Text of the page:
Also, since there is a smaller preference of younger siblings, nephews, and grandchildren, the I may be just as well overstating the small legacy preference.

    And once those students are there, if they don’t perform as well as their peers, it will be reflected in their grades, which unlike admission you can’t buy.

    Read More
    • Replies: @A Gargoyle
    That's a reasonable point. Though apparently the legacy intake for 2018 is 16%.
    However, the acceptance rate for legacies vs non-legacies is 30% vs 5%.
    It's hard to tell how much of that can be ascribed to alumni children being smarter and better prepared, but, regardless, numbers like those leave scope for a lot of resentment.

    And resent I do.
    , @Anonymous
    It is actually a pretty small preference. Look at this way: if 12% of Harvard students are children of alumni, and it would be 6% without the preference, that means 6% of the class is for alumni preference. These aren’t exact figures, but are close enough to get my point across.

    Legacy admissions also have another important effect: they help justify affirmative action (AA). Whenever working-class Whites try to end AA, the entire American ruling class cites legacy admissions as proof that AA is necessary to overcome “White privilege.” In other words, the fact that legacy admissions helped this wealthy WASP get into Yale (and later Harvard Business School and the Oval Office) helps justify discriminating against working-class Hungarian-Americans from Cleveland in the name of “diversity.”
  35. It seems to me that zero tuition for non-rich kids at elite schools makes sense, but what makes even more sense is zero tuition for capable non-rich kids at non-elite schools who end up with a triple whammy of being not-rich, not as bright, and end up walking away with a diploma from a non-elite school.

    Read More
    • Replies: @A Gargoyle
    So they can get an average job, work a few years, and pay off their debts. Problem solved.
    Who would you rather pay for them? The non-elite schools certainly don't have the funds to do it, and personally I'd prefer that they pay for themselves rather than dipping into my pocket. I'd be perfectly happy to pay for third world kids to learn to read, or for some slum-born genius to get a full-tuition scholarship, but I have no interest in supporting the absurd current US system by ponying up for a bunch of mediocrities to go and "study" psychology at Mediocre State just so they'll have the financial freedom to get a slightly larger TV off their first paychecks as a telemarketer.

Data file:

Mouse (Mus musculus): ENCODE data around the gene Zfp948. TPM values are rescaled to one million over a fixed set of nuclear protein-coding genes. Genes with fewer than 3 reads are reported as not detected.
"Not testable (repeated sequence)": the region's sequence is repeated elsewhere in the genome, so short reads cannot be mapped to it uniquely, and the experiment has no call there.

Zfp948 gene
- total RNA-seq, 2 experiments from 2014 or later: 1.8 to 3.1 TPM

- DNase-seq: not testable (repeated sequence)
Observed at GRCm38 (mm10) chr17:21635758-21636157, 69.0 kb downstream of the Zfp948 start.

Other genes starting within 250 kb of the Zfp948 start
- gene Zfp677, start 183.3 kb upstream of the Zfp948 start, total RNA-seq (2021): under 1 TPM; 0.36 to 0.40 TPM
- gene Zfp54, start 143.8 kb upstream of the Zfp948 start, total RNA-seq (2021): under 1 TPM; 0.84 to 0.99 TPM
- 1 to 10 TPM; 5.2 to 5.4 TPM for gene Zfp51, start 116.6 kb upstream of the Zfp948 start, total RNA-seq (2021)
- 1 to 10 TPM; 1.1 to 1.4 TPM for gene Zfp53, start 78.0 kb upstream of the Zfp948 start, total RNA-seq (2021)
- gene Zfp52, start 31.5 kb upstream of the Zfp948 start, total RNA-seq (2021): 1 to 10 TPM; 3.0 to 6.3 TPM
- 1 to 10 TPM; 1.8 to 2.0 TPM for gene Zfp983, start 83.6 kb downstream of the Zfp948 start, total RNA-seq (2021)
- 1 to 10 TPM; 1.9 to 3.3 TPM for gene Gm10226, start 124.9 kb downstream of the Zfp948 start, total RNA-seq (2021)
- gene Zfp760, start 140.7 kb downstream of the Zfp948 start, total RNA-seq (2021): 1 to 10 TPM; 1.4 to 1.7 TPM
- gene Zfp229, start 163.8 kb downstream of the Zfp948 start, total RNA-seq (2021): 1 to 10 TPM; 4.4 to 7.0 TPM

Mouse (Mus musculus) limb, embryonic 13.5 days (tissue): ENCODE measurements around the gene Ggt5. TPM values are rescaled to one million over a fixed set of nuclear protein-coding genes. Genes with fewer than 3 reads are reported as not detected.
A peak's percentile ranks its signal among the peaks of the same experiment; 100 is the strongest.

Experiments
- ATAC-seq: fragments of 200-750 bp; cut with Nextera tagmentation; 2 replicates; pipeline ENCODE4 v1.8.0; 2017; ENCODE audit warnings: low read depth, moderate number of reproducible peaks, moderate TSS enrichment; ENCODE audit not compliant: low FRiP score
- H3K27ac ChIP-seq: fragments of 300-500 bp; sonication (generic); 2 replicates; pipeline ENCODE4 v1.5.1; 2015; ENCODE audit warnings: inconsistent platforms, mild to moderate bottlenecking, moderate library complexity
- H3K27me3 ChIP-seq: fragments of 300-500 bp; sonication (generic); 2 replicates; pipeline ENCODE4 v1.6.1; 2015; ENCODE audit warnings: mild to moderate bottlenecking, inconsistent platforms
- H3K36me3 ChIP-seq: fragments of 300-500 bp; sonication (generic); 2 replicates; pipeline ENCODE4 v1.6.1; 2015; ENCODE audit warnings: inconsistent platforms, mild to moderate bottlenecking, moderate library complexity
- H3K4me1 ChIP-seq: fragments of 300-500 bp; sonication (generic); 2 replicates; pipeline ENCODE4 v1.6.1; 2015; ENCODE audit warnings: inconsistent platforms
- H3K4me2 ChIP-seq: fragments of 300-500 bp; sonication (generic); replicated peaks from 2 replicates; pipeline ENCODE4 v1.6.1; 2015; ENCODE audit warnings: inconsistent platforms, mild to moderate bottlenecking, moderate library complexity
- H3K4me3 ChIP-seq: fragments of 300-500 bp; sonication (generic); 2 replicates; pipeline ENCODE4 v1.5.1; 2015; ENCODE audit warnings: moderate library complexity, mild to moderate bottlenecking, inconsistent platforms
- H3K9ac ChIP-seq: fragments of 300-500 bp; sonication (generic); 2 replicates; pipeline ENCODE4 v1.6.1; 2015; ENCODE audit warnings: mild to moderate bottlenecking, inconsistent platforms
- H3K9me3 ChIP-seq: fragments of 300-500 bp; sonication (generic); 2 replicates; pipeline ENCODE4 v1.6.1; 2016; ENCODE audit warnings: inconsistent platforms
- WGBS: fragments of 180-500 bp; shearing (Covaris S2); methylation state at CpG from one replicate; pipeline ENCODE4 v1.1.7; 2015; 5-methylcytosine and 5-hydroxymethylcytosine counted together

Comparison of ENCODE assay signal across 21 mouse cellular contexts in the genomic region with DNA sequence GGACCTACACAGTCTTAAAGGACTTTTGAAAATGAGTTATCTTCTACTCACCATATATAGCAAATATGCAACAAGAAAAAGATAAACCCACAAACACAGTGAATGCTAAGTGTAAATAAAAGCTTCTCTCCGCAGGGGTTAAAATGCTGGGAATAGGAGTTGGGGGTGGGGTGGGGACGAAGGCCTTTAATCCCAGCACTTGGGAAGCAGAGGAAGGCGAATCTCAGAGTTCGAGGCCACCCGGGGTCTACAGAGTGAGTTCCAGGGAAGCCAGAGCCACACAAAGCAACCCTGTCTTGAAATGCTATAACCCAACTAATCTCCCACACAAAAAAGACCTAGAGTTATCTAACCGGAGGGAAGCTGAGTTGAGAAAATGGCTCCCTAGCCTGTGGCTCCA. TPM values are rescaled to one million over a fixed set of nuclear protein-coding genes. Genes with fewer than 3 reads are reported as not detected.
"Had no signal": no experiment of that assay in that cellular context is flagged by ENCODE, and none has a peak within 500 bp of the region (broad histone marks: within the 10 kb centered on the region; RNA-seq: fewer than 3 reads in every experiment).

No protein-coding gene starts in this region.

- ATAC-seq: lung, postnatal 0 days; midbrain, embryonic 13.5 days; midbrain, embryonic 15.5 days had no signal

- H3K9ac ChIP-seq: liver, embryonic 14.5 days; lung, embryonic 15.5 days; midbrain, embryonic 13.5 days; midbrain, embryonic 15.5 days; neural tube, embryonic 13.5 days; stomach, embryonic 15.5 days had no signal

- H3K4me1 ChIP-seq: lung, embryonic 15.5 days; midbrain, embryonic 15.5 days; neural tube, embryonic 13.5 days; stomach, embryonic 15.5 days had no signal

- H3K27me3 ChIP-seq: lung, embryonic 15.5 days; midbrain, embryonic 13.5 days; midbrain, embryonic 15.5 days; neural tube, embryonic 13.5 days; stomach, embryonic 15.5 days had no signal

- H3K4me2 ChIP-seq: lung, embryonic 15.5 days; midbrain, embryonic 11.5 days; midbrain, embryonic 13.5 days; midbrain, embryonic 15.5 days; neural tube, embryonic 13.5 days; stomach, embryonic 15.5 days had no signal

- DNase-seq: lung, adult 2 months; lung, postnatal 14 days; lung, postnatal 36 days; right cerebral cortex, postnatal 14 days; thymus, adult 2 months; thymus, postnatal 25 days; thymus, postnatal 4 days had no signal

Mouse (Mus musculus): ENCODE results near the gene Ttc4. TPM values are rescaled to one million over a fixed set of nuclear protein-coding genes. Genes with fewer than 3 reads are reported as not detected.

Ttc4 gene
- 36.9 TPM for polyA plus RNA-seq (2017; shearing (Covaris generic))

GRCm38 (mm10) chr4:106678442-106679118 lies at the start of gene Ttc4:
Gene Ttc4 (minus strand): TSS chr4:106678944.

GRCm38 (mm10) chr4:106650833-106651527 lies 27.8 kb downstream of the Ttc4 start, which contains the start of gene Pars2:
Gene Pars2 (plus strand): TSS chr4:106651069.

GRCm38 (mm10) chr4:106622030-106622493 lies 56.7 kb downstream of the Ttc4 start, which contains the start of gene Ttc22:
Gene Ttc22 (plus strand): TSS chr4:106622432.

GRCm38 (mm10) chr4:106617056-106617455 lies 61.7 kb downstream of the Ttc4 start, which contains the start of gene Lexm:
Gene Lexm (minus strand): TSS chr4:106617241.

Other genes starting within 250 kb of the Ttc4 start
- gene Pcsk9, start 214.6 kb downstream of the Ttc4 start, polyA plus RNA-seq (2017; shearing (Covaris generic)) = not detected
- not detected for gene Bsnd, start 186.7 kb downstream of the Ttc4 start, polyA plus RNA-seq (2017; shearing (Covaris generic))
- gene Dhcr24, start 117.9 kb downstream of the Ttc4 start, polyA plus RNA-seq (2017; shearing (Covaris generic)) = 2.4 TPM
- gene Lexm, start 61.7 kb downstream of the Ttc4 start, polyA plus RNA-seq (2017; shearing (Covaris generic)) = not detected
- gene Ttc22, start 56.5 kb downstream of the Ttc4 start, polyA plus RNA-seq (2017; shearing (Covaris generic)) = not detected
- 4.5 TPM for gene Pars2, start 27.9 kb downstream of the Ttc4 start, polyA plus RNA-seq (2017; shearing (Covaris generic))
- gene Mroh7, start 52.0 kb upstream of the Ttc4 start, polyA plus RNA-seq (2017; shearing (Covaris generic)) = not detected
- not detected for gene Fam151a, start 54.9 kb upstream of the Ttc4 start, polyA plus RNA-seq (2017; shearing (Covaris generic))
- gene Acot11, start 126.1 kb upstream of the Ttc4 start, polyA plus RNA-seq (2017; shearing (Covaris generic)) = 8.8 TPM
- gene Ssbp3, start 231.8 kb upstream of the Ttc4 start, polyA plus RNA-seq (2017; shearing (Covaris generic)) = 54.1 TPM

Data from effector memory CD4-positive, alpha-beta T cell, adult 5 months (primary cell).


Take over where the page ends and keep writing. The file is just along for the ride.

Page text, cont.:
Harvard is in a different category since it could clearly afford to foot the bill itself, partly due to the tax subsidies we're forced to give it.

  36. @Lot

    Well, I resent Harvard because of its legacy admissions policies.
     
    It is actually a pretty small preference. Look at this way: if 12% of Harvard students are children of alumni, and it would be 6% without the preference, that means 6% of the class is for alumni preference. These aren't exact figures, but are close enough to get my point across.

    For this 6% of slots, for an annual class size of 1675, that means we're talking about 100 students a year. But each class size that is about 1700 students will eventually have about 2 kids each, producing an average of 3000 college age kids a year (rounding 3400 down to 3000 to account for students marrying each other).

    So, you have 3000 children of alumni, nearly all of whom probably would like to go to Harvard too. About 100 will get in on their own merit, leaving 2900 people competing for the 100 "legacy" seats. Given we're talking about kids whose parent(s) went to Harvard, that is some pretty stiff competition for those 100 seats. As a result, the "boost" you get from being a legacy is really pretty small. And even if my estimates are off by a factor of 2, that still means little Johnny has to beat out 14 other legacy candidates for his legacy slot, kids whose IQ probably averages around 130 with at least a few you need to beat out above 140.

    Also, since there is a smaller preference of younger siblings, nephews, and grandchildren, the I may be just as well overstating the small legacy preference.

    And once those students are there, if they don't perform as well as their peers, it will be reflected in their grades, which unlike admission you can't buy.

    That’s a reasonable point. Though apparently the legacy intake for 2018 is 16%.
    However, the acceptance rate for legacies vs non-legacies is 30% vs 5%.
    It’s hard to tell how much of that can be ascribed to alumni children being smarter and better prepared, but, regardless, numbers like those leave scope for a lot of resentment.

    And resent I do.

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  37. @Shawn
    It seems to me that zero tuition for non-rich kids at elite schools makes sense, but what makes even more sense is zero tuition for capable non-rich kids at non-elite schools who end up with a triple whammy of being not-rich, not as bright, and end up walking away with a diploma from a non-elite school.

    So they can get an average job, work a few years, and pay off their debts. Problem solved.